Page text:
A fact-based blog on finance and economics

Corona crisis, Stock markets

V, U, W, or L? The stock market votes “V”.

How will this recession play out and how will the recovery look? Will we get a short recession with a fast rebound (V), will we get a longer recession before the recovery (U), will we get a new lockdown in autumn resulting from a second wave of the Corona virus (W), or will economies remain depressed for a long time (L)?

Nobody knows, particularly this time around when the shape of the recovery will be determined by a virus and how this develops.

Supporting the V-shaped recovery, this recession is not caused by economic imbalances, such as an overvalued housing sector, too much debt, a fragile banking sector, or the like. Also, we know from history that recessions last longer and are deeper if they are caused by financial crises. This is also not the case this time around, in contrast to 2008, for instance. This means there is hope for a reasonably fast rebound, if we manage to get the virus under control.

On the other hand, if we get a second outbreak, e.g., in autumn, and economies are shut down again, the path of economic activity will probably take the shape of something like a W.

What we do know is that the depths of the recession is unprecedented. The fall in economic activity and the increase in unemployment is mind-blowing, and very scary (link).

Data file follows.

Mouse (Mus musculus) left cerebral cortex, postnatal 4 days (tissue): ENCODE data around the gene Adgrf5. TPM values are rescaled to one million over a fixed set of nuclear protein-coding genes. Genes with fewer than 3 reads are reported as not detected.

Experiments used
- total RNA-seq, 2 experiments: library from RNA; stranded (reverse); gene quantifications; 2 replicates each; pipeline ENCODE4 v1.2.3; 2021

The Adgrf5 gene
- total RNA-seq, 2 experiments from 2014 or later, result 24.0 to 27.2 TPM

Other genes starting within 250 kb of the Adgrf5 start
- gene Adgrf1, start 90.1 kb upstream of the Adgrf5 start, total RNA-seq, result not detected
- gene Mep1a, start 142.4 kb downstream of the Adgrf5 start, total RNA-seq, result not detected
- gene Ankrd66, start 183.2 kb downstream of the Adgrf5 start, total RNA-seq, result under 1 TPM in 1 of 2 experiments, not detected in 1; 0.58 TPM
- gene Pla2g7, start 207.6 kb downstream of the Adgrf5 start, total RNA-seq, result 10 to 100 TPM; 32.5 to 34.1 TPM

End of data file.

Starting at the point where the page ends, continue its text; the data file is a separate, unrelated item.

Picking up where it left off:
This makes one fear that the recession could drag out. When economies open up, it will take time to find jobs for those who get unemployed during the recession. Firms will probably be reluctant making new investments until we have a vaccine. Consumers want to go to restaurants, cinemas, on vacation etc., but will probably hold back until they feel on safe ground, too. Uncertainty abounds.

In this environment, one would imagine that the stock market suffers tremendously. With a recession impeding, and with so much uncertain surrounding the future path of economic activity, one would imagined that stock markets, like economic activity, would be in freefall. This is not the case.

In the beginning of the lockdown, the stock market tanked. It was the fastest bear market ever (link). It reminded us very much about the dark days of autumn 2008. This graph shows the SP500 on a daily basis during the 2008 financial crisis and this crisis. “0” in the figure is September 19, 2008, respectively February 21, 2020.

S&P 500, daily closing prices. Normalized to “1” 25 days before September 19, 2008, respectively February 21, 2020.
Data source: Fed St. Louis Database.

Financial markets were in stress in mid-March, when even yields on safe assets increased (link). Fearing a replay of 2008, central banks and governments came to the rescue, and the stock market started its recovery. Since the bottom on March 23, the S&P 500 has gained an astonishing 28%. This is remarkable, given all the uncertainties and the depth of the recession. The contrast to the autumn of 2008 is stark. The stock market kept on falling throughout 2008 and early 2009, only to start its recovery in March 2009.

The stock market seemingly believes this recession will result in a V-shaped recovery. Let’s hope it is right. One might fear that it is not.